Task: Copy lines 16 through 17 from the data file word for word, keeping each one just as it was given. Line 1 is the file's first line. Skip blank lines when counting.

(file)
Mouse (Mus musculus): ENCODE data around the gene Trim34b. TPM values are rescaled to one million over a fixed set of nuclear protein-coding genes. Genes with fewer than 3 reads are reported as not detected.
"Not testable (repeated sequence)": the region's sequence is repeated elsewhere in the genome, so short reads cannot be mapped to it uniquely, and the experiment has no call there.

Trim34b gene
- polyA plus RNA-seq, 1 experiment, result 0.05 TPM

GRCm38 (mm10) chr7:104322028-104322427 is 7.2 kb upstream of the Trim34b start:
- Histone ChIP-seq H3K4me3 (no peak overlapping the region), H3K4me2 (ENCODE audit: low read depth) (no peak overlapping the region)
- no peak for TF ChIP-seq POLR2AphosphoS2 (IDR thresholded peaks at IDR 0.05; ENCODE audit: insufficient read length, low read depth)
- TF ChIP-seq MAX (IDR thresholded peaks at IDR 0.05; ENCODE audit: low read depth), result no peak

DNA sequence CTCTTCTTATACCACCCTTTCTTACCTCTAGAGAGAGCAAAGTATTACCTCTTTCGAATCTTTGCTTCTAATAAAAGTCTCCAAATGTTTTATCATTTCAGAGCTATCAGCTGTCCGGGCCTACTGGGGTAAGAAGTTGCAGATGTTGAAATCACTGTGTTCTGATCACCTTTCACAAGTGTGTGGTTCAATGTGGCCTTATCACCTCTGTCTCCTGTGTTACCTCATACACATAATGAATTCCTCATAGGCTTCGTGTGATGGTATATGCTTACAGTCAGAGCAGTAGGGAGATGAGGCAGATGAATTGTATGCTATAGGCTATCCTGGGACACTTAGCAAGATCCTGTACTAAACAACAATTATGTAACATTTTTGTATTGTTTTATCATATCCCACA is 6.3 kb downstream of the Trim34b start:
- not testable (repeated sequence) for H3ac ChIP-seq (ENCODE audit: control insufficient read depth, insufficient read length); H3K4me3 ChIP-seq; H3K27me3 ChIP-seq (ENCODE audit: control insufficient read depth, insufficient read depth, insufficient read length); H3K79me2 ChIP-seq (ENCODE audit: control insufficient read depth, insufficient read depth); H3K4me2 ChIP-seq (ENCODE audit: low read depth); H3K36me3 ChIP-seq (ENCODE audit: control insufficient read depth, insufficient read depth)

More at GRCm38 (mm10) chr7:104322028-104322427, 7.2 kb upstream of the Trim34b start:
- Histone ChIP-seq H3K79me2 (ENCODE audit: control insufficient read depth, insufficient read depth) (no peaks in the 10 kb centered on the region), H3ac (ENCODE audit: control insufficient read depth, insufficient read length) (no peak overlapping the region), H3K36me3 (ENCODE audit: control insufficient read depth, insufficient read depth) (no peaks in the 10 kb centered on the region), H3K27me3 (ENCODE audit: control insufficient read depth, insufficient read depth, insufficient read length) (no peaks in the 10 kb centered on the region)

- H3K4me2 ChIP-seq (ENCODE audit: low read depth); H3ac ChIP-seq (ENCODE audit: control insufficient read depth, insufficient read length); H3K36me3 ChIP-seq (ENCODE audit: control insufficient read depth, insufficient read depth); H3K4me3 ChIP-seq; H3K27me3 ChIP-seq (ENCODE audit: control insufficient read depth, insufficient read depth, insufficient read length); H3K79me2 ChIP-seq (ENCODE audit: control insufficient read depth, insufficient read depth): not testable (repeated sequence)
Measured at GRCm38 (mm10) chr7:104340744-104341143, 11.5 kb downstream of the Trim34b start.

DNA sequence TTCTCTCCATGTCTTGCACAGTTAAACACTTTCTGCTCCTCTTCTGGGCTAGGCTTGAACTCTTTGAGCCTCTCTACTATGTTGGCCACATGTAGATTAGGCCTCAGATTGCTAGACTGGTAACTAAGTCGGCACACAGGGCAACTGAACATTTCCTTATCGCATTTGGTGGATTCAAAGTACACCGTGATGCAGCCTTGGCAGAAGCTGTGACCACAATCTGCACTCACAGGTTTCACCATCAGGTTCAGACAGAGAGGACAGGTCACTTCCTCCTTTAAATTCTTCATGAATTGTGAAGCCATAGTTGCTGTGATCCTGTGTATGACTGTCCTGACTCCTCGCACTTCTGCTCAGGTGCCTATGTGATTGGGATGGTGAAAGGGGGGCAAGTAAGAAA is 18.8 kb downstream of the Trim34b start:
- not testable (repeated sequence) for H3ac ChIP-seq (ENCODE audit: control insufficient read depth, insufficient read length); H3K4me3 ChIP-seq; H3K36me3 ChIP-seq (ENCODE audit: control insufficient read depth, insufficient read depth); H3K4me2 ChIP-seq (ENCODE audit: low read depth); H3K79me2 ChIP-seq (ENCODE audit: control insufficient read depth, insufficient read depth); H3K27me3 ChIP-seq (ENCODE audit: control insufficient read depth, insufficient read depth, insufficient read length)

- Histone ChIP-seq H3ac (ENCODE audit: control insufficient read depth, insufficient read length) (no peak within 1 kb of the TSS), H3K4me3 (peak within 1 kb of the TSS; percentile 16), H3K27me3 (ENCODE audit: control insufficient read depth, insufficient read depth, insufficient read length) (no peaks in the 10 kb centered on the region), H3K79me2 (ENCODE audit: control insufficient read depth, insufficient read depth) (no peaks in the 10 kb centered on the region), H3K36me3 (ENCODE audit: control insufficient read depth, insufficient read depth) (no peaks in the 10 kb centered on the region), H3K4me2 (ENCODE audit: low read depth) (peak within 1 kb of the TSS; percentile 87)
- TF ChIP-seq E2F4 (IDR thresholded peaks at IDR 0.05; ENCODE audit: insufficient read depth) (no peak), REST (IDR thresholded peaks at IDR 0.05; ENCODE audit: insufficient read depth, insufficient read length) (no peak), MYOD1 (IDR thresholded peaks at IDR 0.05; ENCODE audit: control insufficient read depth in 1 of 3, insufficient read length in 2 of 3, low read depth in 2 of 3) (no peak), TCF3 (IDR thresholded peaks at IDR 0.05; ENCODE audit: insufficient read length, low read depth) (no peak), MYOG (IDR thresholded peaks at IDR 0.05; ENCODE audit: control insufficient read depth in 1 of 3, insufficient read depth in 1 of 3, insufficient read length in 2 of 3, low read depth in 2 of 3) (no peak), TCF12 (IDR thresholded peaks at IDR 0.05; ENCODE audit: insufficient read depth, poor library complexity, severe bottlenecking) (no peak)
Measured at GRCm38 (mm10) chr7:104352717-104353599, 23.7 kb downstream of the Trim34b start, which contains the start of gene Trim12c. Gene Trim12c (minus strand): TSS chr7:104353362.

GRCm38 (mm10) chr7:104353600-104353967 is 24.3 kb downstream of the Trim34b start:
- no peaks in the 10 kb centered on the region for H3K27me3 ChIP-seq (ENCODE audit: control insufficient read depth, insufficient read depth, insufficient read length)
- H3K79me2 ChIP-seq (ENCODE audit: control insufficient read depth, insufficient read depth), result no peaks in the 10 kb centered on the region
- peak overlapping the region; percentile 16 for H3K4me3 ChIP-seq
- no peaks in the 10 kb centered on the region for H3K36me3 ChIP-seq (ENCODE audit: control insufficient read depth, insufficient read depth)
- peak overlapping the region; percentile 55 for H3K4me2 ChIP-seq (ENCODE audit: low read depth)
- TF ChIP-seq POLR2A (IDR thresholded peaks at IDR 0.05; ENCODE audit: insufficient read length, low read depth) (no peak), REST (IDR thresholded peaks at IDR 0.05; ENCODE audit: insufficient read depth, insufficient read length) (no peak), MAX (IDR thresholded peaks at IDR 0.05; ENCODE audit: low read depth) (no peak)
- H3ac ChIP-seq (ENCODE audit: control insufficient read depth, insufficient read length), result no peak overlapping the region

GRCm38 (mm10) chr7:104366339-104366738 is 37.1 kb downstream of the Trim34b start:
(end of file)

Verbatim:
- not testable (repeated sequence) for H3ac ChIP-seq (ENCODE audit: control insufficient read depth, insufficient read length); H3K4me3 ChIP-seq; H3K36me3 ChIP-seq (ENCODE audit: control insufficient read depth, insufficient read depth); H3K4me2 ChIP-seq (ENCODE audit: low read depth); H3K79me2 ChIP-seq (ENCODE audit: control insufficient read depth, insufficient read depth); H3K27me3 ChIP-seq (ENCODE audit: control insufficient read depth, insufficient read depth, insufficient read length)

- Histone ChIP-seq H3ac (ENCODE audit: control insufficient read depth, insufficient read length) (no peak within 1 kb of the TSS), H3K4me3 (peak within 1 kb of the TSS; percentile 16), H3K27me3 (ENCODE audit: control insufficient read depth, insufficient read depth, insufficient read length) (no peaks in the 10 kb centered on the region), H3K79me2 (ENCODE audit: control insufficient read depth, insufficient read depth) (no peaks in the 10 kb centered on the region), H3K36me3 (ENCODE audit: control insufficient read depth, insufficient read depth) (no peaks in the 10 kb centered on the region), H3K4me2 (ENCODE audit: low read depth) (peak within 1 kb of the TSS; percentile 87)